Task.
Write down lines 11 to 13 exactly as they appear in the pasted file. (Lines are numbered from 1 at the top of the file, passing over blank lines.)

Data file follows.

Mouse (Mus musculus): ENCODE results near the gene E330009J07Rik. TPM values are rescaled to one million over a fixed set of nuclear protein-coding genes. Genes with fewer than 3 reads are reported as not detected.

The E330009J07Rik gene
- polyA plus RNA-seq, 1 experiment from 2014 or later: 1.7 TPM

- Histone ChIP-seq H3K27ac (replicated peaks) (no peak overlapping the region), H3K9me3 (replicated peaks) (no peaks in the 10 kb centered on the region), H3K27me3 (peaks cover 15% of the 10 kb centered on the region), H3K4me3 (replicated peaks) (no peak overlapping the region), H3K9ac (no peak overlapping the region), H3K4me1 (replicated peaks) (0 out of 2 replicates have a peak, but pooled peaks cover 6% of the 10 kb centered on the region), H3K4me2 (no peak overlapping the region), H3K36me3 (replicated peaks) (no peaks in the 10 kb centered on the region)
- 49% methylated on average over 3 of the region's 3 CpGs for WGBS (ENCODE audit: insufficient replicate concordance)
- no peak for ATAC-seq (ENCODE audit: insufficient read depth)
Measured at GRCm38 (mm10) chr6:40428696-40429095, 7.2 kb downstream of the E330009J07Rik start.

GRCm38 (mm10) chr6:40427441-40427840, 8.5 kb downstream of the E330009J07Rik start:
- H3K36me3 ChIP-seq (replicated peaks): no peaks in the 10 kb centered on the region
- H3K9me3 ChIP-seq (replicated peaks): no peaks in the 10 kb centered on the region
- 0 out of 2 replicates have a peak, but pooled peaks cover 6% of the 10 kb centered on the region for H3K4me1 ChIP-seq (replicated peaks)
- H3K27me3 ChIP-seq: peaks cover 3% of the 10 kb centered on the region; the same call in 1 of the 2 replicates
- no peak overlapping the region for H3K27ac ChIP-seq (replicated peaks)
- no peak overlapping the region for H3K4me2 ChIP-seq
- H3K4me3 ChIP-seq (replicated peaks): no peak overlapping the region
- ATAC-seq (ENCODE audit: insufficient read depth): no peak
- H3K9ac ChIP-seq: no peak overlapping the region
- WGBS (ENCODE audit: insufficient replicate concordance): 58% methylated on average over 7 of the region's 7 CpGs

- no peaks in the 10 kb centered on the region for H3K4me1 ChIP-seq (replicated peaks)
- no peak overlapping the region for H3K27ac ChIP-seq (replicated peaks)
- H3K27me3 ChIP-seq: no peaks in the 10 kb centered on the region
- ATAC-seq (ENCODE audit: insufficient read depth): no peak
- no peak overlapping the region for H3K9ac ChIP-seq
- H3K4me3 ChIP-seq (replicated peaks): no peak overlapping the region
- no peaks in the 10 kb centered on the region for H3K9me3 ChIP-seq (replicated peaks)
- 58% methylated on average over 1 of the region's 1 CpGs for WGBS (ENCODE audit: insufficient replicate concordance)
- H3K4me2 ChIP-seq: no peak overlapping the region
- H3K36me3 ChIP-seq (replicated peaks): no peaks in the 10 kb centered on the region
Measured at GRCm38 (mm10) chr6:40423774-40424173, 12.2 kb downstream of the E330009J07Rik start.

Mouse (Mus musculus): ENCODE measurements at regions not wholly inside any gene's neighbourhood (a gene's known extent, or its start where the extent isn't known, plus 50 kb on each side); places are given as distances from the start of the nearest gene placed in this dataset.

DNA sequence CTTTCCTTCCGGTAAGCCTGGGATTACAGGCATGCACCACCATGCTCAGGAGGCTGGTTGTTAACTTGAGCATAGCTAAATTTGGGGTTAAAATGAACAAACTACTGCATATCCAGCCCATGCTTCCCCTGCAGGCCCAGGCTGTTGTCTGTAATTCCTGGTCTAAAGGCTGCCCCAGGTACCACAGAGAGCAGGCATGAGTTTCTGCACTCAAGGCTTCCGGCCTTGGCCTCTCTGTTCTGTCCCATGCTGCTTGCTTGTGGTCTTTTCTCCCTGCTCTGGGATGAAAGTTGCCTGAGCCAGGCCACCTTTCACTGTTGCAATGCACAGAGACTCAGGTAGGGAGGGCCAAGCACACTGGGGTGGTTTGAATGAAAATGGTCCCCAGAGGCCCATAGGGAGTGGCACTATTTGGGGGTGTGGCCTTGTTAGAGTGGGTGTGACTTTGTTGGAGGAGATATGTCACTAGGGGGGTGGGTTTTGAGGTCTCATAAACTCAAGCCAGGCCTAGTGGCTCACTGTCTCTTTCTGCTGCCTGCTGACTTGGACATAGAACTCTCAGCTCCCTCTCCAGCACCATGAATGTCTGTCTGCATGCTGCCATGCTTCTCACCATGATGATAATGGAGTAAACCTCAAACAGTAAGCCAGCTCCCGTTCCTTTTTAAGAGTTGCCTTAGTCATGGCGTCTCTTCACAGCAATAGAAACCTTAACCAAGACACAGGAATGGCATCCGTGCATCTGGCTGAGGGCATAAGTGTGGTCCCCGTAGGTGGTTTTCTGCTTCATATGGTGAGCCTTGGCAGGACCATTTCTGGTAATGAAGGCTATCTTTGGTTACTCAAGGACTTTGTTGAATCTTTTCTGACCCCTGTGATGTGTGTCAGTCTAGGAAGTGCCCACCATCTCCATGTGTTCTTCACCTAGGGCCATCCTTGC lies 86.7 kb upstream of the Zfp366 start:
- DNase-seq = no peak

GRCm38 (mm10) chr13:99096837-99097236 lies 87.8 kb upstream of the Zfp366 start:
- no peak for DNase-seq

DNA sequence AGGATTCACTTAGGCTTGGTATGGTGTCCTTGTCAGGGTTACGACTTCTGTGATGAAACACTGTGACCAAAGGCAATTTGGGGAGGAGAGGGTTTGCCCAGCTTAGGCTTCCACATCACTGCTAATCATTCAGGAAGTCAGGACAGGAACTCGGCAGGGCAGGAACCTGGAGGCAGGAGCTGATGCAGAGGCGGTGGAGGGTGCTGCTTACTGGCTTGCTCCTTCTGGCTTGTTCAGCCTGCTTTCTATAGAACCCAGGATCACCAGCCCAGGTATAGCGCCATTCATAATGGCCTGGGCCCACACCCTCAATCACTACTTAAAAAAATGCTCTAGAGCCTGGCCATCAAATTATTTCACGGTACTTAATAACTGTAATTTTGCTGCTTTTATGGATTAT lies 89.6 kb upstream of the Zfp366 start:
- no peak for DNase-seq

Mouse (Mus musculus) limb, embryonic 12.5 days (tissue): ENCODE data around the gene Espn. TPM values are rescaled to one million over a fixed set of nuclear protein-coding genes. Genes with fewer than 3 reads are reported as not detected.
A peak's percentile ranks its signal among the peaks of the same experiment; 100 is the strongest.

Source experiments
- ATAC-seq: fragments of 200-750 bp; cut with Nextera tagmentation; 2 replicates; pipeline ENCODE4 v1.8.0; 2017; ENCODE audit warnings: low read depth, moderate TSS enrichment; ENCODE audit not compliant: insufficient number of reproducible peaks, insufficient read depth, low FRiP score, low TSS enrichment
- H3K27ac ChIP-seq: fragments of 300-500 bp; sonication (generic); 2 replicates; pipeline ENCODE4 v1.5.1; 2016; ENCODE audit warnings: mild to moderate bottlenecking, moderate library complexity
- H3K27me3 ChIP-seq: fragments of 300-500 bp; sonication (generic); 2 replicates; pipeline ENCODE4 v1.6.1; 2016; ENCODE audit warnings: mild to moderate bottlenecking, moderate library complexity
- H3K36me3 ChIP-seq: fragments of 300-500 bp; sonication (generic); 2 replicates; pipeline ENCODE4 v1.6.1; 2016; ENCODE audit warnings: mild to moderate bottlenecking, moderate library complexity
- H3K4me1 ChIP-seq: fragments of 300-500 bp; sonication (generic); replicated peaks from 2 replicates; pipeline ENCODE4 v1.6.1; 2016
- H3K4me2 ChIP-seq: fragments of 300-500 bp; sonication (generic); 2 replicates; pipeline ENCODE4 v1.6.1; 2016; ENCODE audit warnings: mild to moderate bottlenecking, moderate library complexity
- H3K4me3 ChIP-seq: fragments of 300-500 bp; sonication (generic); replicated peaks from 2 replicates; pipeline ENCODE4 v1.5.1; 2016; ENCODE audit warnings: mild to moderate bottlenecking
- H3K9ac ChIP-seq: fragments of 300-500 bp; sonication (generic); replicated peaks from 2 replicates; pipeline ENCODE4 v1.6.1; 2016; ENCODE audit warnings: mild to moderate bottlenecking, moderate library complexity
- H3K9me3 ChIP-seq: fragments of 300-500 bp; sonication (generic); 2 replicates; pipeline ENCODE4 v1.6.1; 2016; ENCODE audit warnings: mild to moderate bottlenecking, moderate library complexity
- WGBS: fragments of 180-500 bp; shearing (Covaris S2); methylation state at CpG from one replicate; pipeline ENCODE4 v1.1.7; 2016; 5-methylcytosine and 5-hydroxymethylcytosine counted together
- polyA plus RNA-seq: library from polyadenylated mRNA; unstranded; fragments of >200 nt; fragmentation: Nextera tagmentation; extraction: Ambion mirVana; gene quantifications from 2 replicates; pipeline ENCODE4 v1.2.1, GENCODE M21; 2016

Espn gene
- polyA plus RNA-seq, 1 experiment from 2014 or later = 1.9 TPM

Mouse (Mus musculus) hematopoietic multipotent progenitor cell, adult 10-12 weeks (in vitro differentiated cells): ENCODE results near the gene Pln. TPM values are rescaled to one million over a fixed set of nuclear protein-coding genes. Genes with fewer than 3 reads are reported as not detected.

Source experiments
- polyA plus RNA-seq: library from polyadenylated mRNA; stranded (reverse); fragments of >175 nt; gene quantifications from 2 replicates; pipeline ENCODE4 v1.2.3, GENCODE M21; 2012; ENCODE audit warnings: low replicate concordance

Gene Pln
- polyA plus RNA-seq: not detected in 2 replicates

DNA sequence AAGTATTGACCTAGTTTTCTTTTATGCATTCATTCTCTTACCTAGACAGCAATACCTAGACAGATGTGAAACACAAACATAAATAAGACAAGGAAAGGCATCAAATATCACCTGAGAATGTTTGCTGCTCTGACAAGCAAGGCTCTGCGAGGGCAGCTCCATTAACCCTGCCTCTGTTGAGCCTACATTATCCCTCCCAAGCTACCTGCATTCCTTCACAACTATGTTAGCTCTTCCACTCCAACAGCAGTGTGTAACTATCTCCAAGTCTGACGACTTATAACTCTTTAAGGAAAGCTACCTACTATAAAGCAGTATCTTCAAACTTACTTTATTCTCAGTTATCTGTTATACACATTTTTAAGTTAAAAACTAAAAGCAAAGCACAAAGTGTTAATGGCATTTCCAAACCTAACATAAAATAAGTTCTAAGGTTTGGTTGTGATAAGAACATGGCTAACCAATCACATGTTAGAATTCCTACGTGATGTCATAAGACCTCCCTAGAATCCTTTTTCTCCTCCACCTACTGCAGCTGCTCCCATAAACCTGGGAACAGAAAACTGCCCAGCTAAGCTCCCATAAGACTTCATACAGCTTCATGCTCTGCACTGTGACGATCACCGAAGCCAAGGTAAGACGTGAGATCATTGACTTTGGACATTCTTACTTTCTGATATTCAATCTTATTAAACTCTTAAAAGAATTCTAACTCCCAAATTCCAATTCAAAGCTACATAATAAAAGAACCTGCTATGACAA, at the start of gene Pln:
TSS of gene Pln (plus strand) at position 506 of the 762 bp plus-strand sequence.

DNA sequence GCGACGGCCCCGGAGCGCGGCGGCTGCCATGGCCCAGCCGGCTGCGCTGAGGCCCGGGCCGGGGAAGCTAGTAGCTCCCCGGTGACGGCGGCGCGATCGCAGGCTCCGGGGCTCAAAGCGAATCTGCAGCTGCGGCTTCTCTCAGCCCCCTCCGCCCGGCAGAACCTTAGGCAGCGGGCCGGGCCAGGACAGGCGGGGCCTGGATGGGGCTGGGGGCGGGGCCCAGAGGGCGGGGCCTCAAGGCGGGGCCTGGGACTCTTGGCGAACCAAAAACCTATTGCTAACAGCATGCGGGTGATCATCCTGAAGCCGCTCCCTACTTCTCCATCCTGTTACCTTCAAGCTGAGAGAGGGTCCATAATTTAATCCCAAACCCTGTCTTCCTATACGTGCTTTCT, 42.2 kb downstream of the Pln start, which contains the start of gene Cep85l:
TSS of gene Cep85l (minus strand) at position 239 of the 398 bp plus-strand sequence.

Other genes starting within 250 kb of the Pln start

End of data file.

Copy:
- 0 out of 2 replicates have a peak, but pooled peaks cover 6% of the 10 kb centered on the region for H3K4me1 ChIP-seq (replicated peaks)
- H3K27me3 ChIP-seq: peaks cover 3% of the 10 kb centered on the region; the same call in 1 of the 2 replicates
- no peak overlapping the region for H3K27ac ChIP-seq (replicated peaks)